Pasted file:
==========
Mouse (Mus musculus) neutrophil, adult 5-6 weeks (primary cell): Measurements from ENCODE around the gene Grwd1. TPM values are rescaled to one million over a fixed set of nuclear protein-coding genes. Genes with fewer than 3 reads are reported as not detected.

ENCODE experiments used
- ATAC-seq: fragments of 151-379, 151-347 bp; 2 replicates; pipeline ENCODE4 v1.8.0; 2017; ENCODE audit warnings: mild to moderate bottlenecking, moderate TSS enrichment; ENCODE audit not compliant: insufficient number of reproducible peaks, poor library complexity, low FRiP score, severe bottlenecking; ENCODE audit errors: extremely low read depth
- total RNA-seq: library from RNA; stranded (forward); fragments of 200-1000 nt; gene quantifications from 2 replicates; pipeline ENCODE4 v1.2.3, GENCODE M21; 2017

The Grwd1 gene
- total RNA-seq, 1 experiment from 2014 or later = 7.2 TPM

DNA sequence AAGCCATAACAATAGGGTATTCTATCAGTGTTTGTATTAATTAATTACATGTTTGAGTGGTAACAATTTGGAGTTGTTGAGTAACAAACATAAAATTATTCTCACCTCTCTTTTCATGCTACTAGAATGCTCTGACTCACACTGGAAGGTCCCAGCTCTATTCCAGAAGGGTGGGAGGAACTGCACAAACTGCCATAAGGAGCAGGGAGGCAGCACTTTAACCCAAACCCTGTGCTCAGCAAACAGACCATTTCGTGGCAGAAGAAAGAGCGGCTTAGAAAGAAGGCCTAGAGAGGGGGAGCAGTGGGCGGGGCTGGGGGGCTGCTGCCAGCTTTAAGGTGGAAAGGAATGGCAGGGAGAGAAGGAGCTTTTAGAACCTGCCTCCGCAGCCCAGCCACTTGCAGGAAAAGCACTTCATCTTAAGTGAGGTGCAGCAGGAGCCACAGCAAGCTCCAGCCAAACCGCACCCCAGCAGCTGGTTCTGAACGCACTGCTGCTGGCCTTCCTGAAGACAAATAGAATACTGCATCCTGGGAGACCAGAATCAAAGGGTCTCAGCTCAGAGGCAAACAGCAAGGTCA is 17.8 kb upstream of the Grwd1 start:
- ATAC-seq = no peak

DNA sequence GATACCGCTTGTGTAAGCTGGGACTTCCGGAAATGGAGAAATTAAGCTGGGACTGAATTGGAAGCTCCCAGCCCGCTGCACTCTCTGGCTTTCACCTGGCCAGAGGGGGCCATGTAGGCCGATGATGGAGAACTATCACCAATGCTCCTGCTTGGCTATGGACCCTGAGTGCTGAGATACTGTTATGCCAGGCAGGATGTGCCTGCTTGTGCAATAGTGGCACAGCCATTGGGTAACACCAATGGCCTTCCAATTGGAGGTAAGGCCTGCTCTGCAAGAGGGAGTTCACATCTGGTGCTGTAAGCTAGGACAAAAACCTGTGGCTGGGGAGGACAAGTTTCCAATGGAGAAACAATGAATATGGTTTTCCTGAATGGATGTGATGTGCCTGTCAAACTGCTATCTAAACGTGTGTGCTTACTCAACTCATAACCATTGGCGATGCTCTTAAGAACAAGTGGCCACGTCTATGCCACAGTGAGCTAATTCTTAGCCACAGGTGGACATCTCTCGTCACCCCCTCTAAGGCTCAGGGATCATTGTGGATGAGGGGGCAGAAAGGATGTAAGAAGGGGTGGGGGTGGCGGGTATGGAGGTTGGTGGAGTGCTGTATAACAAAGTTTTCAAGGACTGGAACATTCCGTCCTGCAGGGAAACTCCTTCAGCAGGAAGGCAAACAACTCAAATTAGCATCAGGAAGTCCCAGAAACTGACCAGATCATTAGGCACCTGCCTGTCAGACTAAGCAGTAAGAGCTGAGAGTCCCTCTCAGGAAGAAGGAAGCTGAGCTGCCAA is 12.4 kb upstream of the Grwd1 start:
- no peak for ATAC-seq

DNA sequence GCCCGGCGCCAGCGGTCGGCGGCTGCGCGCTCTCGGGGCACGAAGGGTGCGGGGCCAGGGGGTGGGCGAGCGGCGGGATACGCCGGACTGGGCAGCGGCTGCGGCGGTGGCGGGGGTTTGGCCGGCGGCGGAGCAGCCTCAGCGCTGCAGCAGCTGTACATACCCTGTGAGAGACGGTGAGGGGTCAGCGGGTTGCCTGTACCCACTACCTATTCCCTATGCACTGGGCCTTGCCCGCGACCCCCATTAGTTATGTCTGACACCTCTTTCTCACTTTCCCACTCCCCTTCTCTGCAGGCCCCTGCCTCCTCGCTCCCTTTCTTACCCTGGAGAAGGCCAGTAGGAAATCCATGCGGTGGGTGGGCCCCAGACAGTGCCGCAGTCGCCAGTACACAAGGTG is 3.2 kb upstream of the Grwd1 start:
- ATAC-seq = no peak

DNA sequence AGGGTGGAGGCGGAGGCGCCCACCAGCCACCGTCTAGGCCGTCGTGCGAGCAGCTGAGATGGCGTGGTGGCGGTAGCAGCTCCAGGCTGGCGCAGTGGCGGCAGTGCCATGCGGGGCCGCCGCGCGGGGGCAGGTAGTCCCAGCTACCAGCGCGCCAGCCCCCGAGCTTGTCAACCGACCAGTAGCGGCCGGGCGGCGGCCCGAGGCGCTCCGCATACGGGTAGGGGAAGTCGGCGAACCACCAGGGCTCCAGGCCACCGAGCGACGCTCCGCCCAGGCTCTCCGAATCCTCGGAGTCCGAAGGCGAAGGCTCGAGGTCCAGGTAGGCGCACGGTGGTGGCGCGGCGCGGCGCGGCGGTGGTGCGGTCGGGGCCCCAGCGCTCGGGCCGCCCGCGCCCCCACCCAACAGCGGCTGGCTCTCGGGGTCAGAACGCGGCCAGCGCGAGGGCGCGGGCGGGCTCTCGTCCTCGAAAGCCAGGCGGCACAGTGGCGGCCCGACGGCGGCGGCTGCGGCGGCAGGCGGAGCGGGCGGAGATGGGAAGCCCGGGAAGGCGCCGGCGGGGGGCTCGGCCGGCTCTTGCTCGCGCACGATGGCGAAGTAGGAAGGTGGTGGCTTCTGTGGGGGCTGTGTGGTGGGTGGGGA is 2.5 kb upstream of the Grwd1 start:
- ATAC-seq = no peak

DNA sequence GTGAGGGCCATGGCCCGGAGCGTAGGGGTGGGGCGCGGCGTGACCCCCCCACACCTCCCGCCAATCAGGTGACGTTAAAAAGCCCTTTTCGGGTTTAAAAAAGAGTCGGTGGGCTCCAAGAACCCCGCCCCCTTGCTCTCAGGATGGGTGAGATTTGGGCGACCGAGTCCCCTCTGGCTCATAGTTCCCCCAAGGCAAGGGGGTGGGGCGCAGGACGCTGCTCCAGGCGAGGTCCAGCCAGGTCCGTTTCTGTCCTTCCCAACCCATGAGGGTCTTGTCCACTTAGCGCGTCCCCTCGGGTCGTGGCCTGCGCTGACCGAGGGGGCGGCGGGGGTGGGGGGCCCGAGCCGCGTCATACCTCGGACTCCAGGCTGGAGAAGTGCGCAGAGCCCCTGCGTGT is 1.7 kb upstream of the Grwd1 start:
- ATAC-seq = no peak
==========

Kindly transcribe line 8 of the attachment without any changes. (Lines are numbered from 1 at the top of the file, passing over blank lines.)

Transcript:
- ATAC-seq = no peak